Loring Park is the venue for various annual events. The Twin Cities LGBTQ+ Pride Festival, the Loring Park Artists' Festival and the wintertime Holidazzle are some of the more famous events.[5] Loring Park's location directly across from the Walker Art Museum makes it a fitting venue for the annual Loring Park Artists' Festival and a series of smaller artist gatherings.[6]

In 2014 and 2015 Chipotle held their Cultivate free music and culinary festival in Loring Park. The 2014 lineup included Portugal. The Man, The Mowgli's, and Grouplove.[7] Walk the Moon, Atlas Genius, X Ambassadors, Anderson East, and Hippo Campus were all slotted to appear at the 2015 festival.[8] Andrew Zimmern and Richard Blais also attended the event, a part of the festival's gratuitous "Chef Demos."[9]

In addition, Loring Park is home to the annual "Winterfest at Loring Park," which in 2016 included horse-drawn carriage rides, holiday crafts and the local Kairos Dance Company. It is hosted by the Minneapolis Parks and Recreation Board.[10][11]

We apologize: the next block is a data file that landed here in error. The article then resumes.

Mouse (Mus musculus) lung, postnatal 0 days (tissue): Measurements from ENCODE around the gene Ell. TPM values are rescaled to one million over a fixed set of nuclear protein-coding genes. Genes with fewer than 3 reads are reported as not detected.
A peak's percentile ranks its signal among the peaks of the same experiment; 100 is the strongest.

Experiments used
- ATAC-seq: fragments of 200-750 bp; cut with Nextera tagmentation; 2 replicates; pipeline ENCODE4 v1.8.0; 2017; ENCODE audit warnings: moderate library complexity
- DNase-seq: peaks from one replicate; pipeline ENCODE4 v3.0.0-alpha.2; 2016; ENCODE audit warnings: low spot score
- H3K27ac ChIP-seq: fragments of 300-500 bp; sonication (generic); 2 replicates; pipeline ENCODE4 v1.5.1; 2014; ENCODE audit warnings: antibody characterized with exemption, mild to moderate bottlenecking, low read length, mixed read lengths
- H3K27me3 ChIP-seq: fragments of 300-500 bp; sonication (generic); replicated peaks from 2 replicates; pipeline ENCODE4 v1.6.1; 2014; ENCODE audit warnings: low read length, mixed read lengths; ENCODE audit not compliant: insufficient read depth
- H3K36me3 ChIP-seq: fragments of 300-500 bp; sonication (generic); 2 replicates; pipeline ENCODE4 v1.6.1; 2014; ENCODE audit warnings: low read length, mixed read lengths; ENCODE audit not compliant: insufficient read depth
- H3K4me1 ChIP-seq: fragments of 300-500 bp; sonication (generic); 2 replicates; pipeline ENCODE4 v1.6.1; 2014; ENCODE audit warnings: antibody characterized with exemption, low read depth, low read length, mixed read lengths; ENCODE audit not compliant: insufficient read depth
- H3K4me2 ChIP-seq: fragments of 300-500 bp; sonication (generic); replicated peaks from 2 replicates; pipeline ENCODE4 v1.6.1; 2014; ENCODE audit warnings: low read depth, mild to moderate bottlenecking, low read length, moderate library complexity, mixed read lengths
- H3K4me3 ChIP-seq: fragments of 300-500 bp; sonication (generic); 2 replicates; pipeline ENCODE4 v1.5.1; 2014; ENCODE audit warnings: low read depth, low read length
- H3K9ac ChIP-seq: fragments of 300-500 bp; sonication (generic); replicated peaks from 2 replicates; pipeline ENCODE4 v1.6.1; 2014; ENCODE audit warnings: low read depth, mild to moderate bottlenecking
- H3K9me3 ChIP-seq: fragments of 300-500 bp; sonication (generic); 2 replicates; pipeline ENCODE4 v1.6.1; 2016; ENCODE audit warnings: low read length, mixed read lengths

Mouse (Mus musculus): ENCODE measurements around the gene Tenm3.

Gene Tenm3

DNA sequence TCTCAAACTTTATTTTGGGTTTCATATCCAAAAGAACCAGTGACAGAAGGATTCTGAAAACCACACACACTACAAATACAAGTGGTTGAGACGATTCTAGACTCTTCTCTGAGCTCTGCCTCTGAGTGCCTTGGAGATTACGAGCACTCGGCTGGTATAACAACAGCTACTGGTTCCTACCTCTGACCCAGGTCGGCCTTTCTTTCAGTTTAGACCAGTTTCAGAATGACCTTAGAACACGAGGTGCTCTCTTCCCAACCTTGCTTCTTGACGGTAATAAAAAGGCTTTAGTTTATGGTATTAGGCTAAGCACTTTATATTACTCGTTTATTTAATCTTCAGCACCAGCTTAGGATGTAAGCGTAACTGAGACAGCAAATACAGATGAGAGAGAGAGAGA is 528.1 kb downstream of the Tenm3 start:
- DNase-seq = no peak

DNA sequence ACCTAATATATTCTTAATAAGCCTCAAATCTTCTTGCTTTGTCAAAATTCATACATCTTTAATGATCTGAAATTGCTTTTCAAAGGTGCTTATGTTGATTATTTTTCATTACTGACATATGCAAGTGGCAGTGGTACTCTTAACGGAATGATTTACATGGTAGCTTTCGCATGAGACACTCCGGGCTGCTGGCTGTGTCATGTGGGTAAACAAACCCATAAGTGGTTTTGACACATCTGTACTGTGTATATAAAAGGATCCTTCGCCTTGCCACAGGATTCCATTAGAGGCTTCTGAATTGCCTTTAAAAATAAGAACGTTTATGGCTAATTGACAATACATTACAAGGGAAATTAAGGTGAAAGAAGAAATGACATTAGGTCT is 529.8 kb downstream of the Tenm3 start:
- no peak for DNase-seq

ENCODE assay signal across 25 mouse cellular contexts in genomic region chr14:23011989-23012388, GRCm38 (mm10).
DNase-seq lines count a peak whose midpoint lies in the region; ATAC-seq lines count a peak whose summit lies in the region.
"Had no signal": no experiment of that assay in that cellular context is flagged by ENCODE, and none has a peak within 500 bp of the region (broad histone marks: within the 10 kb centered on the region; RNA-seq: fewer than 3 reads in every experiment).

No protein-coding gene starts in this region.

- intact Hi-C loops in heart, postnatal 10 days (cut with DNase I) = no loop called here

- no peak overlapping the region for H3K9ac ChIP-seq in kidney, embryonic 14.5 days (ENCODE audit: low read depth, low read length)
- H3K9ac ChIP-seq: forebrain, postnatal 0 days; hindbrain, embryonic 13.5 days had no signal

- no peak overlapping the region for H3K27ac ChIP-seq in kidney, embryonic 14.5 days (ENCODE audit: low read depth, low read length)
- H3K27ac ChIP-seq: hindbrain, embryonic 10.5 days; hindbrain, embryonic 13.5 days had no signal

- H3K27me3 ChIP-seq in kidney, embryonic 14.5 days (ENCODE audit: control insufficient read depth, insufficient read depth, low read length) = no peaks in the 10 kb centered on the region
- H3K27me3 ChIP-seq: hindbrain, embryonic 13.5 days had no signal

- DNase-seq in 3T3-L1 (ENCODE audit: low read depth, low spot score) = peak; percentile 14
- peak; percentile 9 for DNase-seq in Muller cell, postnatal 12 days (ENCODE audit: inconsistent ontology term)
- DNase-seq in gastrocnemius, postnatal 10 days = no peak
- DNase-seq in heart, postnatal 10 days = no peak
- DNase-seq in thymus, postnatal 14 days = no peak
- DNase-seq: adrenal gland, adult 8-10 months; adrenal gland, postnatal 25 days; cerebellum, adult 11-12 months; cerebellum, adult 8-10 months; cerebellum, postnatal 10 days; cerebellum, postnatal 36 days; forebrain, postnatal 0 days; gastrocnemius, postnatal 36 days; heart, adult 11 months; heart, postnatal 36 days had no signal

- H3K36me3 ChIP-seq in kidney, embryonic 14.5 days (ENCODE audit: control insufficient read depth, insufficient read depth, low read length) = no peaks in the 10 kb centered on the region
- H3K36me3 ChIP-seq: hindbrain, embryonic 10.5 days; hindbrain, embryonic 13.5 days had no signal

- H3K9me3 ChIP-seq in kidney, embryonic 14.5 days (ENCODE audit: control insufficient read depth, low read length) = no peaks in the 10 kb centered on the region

Beginning in 2016 the Minneapolis Downtown Council moved the annual Holidazzle winter event, which had previously been held downtown on Nicollet Mall, to the park due to the two year construction project along Nicollet Mall. The huge winter event attracts thousands of people and runs weekends from Thanksgiving through Christmas and focuses on local food vendors, a performance stage, fireworks, locally produced holiday gifts, a large beer tent, visits with Santa and many events for children. In addition, a skating rink and large warming house tent is set up which continues through early March as part of the event. Due to the COVID-19 pandemic Holidazzle did not take place in 2020.

Park features[edit]

The park contains a small lake (Loring Lake, formerly known as Johnson's Lake) and paths for walking and biking. Originally named Central Park, it was renamed in honor of Charles M. Loring, known as the "Father of Minneapolis Parks."

The park is the site of various cultural, social and political events. It features a playground, biking and walking paths, public art, and a fishing pier. It displays two well-known pieces of public art: The 1971 "Berger Fountain" (also known as "Dandelion Fountain"), an authorized copy of the renowned El Alamein Fountain in Sydney (built by the original artist Robert Woodward and shipped to Minnesota), was gifted by Parks Commissioner Ben Berger in 1973 and installed in 1974–1975;[12] and a statue of Norwegian composer Ole Bull.[13]

Loring Greenway[edit]